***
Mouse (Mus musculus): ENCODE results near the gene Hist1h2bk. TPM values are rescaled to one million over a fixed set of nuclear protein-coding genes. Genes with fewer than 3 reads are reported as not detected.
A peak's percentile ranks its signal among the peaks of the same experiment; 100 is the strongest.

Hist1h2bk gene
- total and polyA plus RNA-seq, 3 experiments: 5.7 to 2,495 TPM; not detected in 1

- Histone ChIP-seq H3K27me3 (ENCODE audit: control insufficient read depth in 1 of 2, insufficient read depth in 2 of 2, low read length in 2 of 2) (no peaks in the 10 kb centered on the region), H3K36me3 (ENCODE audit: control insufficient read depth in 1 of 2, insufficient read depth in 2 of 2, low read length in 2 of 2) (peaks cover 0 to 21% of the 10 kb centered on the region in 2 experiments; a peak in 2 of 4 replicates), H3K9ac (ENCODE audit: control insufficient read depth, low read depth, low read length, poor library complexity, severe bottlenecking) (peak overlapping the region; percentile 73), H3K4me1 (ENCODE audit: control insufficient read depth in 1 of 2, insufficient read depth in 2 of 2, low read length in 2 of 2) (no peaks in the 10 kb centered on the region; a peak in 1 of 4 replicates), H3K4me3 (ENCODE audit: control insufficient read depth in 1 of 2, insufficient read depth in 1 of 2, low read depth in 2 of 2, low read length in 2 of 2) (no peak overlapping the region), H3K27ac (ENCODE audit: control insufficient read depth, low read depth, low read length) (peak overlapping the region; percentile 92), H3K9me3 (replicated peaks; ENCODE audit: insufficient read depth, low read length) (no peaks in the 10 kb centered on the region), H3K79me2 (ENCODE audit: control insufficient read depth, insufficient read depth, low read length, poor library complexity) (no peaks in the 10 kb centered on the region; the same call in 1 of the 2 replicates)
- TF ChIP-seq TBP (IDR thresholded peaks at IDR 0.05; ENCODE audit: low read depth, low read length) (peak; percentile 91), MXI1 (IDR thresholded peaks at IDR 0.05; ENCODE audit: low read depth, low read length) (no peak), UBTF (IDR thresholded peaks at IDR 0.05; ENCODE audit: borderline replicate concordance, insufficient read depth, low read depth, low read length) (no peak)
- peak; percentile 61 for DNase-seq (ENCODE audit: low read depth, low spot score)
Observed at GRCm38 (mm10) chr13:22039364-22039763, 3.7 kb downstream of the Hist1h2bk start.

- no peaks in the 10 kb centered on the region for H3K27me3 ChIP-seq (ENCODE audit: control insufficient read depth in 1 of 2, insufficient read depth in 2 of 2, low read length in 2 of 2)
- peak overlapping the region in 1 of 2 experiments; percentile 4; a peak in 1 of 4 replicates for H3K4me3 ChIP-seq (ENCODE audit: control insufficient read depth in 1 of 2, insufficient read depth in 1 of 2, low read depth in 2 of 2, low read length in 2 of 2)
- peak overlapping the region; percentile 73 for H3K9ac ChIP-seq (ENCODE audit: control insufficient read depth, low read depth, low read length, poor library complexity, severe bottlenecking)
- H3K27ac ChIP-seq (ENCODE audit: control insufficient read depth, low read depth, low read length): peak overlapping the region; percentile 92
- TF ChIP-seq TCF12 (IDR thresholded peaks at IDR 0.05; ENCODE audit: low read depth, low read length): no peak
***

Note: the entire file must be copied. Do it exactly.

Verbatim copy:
Mouse (Mus musculus): ENCODE results near the gene Hist1h2bk. TPM values are rescaled to one million over a fixed set of nuclear protein-coding genes. Genes with fewer than 3 reads are reported as not detected.
A peak's percentile ranks its signal among the peaks of the same experiment; 100 is the strongest.

Hist1h2bk gene
- total and polyA plus RNA-seq, 3 experiments: 5.7 to 2,495 TPM; not detected in 1

- Histone ChIP-seq H3K27me3 (ENCODE audit: control insufficient read depth in 1 of 2, insufficient read depth in 2 of 2, low read length in 2 of 2) (no peaks in the 10 kb centered on the region), H3K36me3 (ENCODE audit: control insufficient read depth in 1 of 2, insufficient read depth in 2 of 2, low read length in 2 of 2) (peaks cover 0 to 21% of the 10 kb centered on the region in 2 experiments; a peak in 2 of 4 replicates), H3K9ac (ENCODE audit: control insufficient read depth, low read depth, low read length, poor library complexity, severe bottlenecking) (peak overlapping the region; percentile 73), H3K4me1 (ENCODE audit: control insufficient read depth in 1 of 2, insufficient read depth in 2 of 2, low read length in 2 of 2) (no peaks in the 10 kb centered on the region; a peak in 1 of 4 replicates), H3K4me3 (ENCODE audit: control insufficient read depth in 1 of 2, insufficient read depth in 1 of 2, low read depth in 2 of 2, low read length in 2 of 2) (no peak overlapping the region), H3K27ac (ENCODE audit: control insufficient read depth, low read depth, low read length) (peak overlapping the region; percentile 92), H3K9me3 (replicated peaks; ENCODE audit: insufficient read depth, low read length) (no peaks in the 10 kb centered on the region), H3K79me2 (ENCODE audit: control insufficient read depth, insufficient read depth, low read length, poor library complexity) (no peaks in the 10 kb centered on the region; the same call in 1 of the 2 replicates)
- TF ChIP-seq TBP (IDR thresholded peaks at IDR 0.05; ENCODE audit: low read depth, low read length) (peak; percentile 91), MXI1 (IDR thresholded peaks at IDR 0.05; ENCODE audit: low read depth, low read length) (no peak), UBTF (IDR thresholded peaks at IDR 0.05; ENCODE audit: borderline replicate concordance, insufficient read depth, low read depth, low read length) (no peak)
- peak; percentile 61 for DNase-seq (ENCODE audit: low read depth, low spot score)
Observed at GRCm38 (mm10) chr13:22039364-22039763, 3.7 kb downstream of the Hist1h2bk start.

- no peaks in the 10 kb centered on the region for H3K27me3 ChIP-seq (ENCODE audit: control insufficient read depth in 1 of 2, insufficient read depth in 2 of 2, low read length in 2 of 2)
- peak overlapping the region in 1 of 2 experiments; percentile 4; a peak in 1 of 4 replicates for H3K4me3 ChIP-seq (ENCODE audit: control insufficient read depth in 1 of 2, insufficient read depth in 1 of 2, low read depth in 2 of 2, low read length in 2 of 2)
- peak overlapping the region; percentile 73 for H3K9ac ChIP-seq (ENCODE audit: control insufficient read depth, low read depth, low read length, poor library complexity, severe bottlenecking)
- H3K27ac ChIP-seq (ENCODE audit: control insufficient read depth, low read depth, low read length): peak overlapping the region; percentile 92
- TF ChIP-seq TCF12 (IDR thresholded peaks at IDR 0.05; ENCODE audit: low read depth, low read length): no peak